US Military Plans To Harvest Solar Energy In Space, Beam It To Earth

Source: ZeroHedge.

This is the best news I have heard in many years: a demonstration project for space-based solar power. Should it prove feasible and scalable, the next step would be development of a “space elevator” for transporting building materials, equipment and personnel to an off-planet construction site.

5 thoughts on “US Military Plans To Harvest Solar Energy In Space, Beam It To Earth

  1. Larry Niven and Jerry Pournelle did some great SiFy on this back in the 80’s

    The problem with the elevator is that the material with the strength to weight ratio doesn’t exist. And there are safety concerns. What if the cable broke near the counterweight?

    But solar power from orbit is appealing


    1. “But solar power from orbit is appealing”

      So why is it appealing from orbit and not here on terra firma? You complain about the costs associated with renewables all of the time. It’s probably your primary argument against renewable energy reliance. Now THIS is appealing?

      I am in favor of developing new sources of energy for himnas to use. But just the cost alone of the elevator is going to likely TRIPLE defense spending. How many land based arrays can be developed for that money? How much new storage technology could be developed for that money?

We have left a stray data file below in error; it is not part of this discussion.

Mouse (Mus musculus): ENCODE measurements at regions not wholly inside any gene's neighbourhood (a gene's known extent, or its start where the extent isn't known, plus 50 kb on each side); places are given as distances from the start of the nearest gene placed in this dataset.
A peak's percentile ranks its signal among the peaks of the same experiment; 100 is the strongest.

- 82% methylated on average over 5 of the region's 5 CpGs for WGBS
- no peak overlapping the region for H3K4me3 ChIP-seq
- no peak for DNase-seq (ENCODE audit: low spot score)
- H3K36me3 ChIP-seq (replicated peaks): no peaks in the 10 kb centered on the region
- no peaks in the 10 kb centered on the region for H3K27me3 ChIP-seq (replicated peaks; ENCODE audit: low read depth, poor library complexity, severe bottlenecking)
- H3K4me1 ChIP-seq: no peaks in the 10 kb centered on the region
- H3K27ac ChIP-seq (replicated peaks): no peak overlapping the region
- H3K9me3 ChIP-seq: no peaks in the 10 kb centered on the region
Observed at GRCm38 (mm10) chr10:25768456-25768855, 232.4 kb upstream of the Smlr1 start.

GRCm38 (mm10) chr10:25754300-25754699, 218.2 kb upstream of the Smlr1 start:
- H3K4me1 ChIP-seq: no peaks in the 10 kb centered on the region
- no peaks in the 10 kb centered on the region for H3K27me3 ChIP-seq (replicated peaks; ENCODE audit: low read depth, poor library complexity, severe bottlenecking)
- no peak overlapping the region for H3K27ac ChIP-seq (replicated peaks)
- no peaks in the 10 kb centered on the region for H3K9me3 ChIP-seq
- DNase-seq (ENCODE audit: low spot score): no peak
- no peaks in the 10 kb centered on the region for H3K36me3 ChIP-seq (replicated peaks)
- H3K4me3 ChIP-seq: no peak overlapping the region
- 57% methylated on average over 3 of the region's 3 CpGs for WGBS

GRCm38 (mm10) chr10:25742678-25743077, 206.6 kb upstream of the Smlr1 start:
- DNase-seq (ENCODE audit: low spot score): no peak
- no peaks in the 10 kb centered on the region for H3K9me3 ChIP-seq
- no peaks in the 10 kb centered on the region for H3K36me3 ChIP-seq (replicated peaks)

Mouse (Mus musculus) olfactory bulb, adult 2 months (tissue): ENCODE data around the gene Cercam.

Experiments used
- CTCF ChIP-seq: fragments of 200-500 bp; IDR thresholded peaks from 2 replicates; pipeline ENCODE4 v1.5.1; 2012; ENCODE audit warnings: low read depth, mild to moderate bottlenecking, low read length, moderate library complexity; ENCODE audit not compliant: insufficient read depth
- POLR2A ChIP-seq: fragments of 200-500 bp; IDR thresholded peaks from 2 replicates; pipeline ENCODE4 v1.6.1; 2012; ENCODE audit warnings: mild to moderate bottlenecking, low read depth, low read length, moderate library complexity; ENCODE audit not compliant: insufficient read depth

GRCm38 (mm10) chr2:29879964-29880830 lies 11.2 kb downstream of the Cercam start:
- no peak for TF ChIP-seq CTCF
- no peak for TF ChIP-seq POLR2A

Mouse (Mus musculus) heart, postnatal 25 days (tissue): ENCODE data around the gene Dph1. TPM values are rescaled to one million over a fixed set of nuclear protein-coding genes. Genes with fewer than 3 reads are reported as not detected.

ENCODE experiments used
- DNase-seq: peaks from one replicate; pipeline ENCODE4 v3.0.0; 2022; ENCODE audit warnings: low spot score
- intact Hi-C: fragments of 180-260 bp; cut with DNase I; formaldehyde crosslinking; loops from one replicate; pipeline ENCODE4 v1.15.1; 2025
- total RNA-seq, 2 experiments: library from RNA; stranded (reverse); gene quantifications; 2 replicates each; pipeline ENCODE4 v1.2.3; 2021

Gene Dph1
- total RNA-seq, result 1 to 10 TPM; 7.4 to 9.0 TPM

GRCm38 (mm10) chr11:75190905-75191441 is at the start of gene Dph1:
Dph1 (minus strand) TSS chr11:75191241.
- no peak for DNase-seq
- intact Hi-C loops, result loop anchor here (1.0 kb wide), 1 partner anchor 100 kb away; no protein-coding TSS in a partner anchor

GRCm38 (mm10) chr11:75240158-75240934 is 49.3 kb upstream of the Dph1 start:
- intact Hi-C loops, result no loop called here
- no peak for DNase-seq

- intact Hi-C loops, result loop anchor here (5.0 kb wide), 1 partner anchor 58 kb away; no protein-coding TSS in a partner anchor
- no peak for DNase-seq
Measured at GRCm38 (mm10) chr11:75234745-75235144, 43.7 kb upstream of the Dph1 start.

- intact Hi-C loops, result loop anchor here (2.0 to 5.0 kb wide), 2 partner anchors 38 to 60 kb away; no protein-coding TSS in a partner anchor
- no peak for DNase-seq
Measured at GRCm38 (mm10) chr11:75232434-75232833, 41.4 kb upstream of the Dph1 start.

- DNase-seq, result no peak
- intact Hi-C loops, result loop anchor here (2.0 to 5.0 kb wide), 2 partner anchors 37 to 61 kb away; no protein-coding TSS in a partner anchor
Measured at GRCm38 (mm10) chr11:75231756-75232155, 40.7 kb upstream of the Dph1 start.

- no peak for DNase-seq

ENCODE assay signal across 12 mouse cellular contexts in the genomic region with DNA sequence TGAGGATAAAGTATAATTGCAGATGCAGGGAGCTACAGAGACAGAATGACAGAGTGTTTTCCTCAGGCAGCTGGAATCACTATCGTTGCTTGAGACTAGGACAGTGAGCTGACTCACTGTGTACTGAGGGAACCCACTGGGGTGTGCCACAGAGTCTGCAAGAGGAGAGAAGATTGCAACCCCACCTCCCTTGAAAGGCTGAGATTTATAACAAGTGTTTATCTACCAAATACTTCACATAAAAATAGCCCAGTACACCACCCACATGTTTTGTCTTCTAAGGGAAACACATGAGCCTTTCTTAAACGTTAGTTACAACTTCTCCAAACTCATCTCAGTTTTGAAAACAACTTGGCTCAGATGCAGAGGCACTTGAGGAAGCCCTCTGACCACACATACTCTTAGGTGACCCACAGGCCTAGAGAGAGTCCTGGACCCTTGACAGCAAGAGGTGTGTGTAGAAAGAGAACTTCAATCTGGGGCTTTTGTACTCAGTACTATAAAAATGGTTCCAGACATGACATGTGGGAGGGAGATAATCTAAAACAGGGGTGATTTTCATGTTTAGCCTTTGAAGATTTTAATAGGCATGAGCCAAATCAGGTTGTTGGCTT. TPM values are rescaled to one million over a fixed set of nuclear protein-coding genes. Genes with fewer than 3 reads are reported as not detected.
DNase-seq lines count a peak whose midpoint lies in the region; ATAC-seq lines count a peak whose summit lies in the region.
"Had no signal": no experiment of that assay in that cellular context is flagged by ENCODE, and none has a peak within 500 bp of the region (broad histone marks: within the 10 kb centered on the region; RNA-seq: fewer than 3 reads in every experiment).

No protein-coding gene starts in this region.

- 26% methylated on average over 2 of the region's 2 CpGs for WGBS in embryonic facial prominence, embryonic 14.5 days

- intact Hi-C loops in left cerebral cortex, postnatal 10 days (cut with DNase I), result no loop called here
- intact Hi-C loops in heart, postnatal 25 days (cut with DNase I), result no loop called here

Liked by 1 person

      1. Orbital power stations are unaffected by rain or clouds and if they are far enough out, you can always have at least one above its horizon even at night.


  2. I am a fan of thinking outside the box to ensure that the long term energy requirements of human civilization can be met. I am also a supporter of space transportation development. The ability to deal with a planet killer asteroid completely justifies whatever we spend to make space travel routine. So, I hope something can come of this research that you describe.

    With that said, there is a lot more that we could do right now, here on earth, to harness solar energy. And it could be done a lot sooner and a lot cheaper than space-based solar arrays. This project now underway in Australia is an example . . .

    If the Aussies can do something like this in the Outback, we have many places with just as much solar potential. The Mojave Desert or Death Valley come to mind. And a lot closer to where the power would be consumed.

    Liked by 1 person

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